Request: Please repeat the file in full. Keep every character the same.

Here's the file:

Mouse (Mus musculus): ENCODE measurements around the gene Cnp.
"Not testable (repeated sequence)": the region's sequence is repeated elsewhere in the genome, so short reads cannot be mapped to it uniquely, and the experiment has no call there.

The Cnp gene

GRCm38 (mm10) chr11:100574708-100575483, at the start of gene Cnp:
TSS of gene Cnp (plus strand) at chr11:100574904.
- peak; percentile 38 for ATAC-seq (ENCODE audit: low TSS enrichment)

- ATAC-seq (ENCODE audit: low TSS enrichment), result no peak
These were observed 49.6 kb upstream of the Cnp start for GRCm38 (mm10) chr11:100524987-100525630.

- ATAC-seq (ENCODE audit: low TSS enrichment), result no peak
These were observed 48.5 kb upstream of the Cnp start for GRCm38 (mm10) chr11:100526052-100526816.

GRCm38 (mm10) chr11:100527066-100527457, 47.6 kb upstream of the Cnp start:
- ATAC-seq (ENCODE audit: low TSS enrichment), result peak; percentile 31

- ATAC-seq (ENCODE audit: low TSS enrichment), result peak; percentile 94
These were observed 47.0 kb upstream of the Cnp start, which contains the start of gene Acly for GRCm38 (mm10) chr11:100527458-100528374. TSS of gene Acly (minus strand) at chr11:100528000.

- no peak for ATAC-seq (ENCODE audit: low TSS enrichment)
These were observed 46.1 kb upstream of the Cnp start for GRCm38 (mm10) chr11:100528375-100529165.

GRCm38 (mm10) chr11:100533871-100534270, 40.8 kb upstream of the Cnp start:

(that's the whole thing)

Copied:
Mouse (Mus musculus): ENCODE measurements around the gene Cnp.
"Not testable (repeated sequence)": the region's sequence is repeated elsewhere in the genome, so short reads cannot be mapped to it uniquely, and the experiment has no call there.

The Cnp gene

GRCm38 (mm10) chr11:100574708-100575483, at the start of gene Cnp:
TSS of gene Cnp (plus strand) at chr11:100574904.
- peak; percentile 38 for ATAC-seq (ENCODE audit: low TSS enrichment)

- ATAC-seq (ENCODE audit: low TSS enrichment), result no peak
These were observed 49.6 kb upstream of the Cnp start for GRCm38 (mm10) chr11:100524987-100525630.

- ATAC-seq (ENCODE audit: low TSS enrichment), result no peak
These were observed 48.5 kb upstream of the Cnp start for GRCm38 (mm10) chr11:100526052-100526816.

GRCm38 (mm10) chr11:100527066-100527457, 47.6 kb upstream of the Cnp start:
- ATAC-seq (ENCODE audit: low TSS enrichment), result peak; percentile 31

- ATAC-seq (ENCODE audit: low TSS enrichment), result peak; percentile 94
These were observed 47.0 kb upstream of the Cnp start, which contains the start of gene Acly for GRCm38 (mm10) chr11:100527458-100528374. TSS of gene Acly (minus strand) at chr11:100528000.

- no peak for ATAC-seq (ENCODE audit: low TSS enrichment)
These were observed 46.1 kb upstream of the Cnp start for GRCm38 (mm10) chr11:100528375-100529165.

GRCm38 (mm10) chr11:100533871-100534270, 40.8 kb upstream of the Cnp start: